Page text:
Central Florida student allowed to keep hair color, return to school

Published On: Dec 24 2013 04:47:09 AM EST   Updated On: Aug 30 2013 07:02:40 PM EDT

A student's fight to keep her bright red dyed hair has pitted her against a two-year-old district policy demanding "natural" hair color.


A Central Florida high school student will be able to return to class next Tuesday after refusing to change her bright red dyed hair sparked controversy.

[MORE VIDEO: Girl meets with high school principal]

Mabry Anderson knows her dyed red hair catches looks, but she never expected it to cause her trouble at school.

"I didn't want it to be such a big issue. I just wanted to go to school," said Anderson. "I felt harassed. It got to the point where I have anxiety going to school."

Last Monday, Tavares High School leaders told her that her hair violated school rules and gave her a week to change it.

Two years ago, the district changed policy to say student hair color had to be natural. This year, the color was deemed out of line, even though the high school junior has had the same color for three years.

"It's never been a problem before," Anderson said. "It's my First Amendment right for freedom of expression and it's being taken away."

She gets her color from a box and argues it is a natural color -- for some. The question she raises: What is natural and what is not?

Parents at Tavares High School sounded off.

"If it was something crazy, where it was all different colors or a different cut, sticking up it would be one thing, but her haircut is fine," said one parent.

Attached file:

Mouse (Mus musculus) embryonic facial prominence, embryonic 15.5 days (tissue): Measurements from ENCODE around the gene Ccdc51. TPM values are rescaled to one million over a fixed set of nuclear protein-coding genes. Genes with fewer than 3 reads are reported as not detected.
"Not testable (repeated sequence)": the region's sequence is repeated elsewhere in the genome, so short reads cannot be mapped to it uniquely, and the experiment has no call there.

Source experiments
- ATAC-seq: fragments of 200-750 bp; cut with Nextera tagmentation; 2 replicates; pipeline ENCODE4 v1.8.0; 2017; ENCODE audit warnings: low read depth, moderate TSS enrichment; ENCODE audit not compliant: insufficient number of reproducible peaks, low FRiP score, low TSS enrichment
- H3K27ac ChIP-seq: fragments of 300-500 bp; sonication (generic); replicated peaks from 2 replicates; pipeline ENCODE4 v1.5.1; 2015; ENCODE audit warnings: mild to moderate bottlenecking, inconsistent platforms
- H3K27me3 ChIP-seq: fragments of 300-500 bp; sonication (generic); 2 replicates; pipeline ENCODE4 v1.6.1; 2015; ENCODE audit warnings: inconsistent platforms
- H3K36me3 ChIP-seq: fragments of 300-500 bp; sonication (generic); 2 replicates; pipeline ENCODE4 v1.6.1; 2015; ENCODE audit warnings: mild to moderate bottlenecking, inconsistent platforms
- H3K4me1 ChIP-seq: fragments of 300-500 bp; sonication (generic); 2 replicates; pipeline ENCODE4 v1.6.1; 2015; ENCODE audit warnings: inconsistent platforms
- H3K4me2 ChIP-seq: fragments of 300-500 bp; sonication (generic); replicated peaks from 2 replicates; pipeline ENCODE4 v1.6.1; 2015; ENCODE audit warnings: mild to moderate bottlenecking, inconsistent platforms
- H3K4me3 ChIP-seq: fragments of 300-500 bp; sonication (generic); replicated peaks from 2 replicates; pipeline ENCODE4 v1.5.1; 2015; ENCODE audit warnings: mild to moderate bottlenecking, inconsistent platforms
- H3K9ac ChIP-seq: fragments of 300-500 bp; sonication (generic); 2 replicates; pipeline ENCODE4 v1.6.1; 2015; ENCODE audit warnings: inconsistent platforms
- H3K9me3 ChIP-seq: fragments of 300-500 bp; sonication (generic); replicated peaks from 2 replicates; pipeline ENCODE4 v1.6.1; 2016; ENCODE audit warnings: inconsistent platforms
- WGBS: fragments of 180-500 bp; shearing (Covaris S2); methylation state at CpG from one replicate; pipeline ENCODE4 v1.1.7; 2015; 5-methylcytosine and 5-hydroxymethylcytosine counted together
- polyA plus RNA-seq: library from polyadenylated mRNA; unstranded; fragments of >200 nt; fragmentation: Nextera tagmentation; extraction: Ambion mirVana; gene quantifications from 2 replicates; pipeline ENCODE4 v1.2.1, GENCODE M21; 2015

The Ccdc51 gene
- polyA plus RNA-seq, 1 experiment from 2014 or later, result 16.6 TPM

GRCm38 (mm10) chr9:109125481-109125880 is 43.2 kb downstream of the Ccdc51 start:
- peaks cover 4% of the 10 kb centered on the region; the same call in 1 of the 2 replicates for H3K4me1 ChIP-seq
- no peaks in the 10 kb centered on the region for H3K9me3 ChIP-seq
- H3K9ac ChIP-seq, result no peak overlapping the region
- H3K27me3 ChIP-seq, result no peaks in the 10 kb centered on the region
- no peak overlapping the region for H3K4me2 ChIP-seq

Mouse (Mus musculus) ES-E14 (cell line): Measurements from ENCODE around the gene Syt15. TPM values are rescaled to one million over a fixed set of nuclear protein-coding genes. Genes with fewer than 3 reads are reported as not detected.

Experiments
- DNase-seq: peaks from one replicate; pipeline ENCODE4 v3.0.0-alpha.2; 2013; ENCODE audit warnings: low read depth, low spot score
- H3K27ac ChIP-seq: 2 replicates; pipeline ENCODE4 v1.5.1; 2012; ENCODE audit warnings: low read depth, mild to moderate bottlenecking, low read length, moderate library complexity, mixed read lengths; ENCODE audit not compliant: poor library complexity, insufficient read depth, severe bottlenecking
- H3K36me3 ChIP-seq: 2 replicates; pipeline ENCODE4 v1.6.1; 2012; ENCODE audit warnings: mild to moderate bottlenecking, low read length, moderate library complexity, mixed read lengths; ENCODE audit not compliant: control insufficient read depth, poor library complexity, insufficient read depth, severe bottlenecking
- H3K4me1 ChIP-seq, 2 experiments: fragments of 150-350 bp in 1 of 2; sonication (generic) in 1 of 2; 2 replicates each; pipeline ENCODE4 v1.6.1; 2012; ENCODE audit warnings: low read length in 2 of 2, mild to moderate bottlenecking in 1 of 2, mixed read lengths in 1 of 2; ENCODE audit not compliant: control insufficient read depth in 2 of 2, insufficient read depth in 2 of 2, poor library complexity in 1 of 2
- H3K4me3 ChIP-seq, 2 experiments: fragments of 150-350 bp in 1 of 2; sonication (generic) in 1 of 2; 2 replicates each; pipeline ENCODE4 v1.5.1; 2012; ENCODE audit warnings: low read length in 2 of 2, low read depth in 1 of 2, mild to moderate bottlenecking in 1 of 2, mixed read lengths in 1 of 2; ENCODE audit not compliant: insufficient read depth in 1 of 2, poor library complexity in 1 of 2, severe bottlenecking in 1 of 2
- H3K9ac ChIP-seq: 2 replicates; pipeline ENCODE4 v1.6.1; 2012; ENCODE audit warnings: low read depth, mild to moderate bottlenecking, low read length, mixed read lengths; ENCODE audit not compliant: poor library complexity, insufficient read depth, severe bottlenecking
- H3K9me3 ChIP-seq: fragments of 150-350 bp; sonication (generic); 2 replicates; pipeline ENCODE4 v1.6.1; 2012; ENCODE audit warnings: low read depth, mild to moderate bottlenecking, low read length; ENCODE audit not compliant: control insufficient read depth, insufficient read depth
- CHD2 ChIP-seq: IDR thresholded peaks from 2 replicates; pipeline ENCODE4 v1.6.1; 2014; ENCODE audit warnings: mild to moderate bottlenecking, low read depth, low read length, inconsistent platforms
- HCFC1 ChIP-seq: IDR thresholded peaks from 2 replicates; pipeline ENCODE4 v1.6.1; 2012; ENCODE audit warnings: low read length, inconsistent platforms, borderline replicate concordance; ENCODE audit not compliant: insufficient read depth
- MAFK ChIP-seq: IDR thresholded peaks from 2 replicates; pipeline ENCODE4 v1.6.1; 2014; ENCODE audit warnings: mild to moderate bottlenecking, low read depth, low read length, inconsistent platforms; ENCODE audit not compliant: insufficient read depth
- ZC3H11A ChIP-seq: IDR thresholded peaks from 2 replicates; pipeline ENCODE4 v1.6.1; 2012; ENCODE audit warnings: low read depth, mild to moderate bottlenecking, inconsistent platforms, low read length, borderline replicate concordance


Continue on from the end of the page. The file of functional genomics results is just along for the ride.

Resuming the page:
"They're always going to have to think they have to fit into the norm, and they have to conform themselves to what everyone else expects," said another parent.  "I don't think that's fair, especially to a teenager."

It's a tough position for her mom, who admits the color stands out. But after her daughter left school crying, Cate Rettig, feels like her daughter is being treated unfairly.

"She's a new principal. I feel she's flexing her authoritative muscle," said Rettig.

They've taken the fight to Facebook and plan take it to the school board, but for now, Anderson won't change.

Anderson was told not to come back with that bright colored hair, and so she stopped coming to school rather than risk getting in trouble for breaking the Student Code of Conduct.

A Lake County School District spokesman said on Thursday the policy stands, and the hope is that Anderson returns to school.

Local 6 learned on Friday afternoon that Anderson will be able to return to classes on Tuesday with her red hair after the principal decided it was no longer a distraction.

The issue of dress code will be brought up at a specially called school board meeting on Tuesday at 2 p.m. originally designed to address the busing issue.

Watch Local 6 for more on this story.


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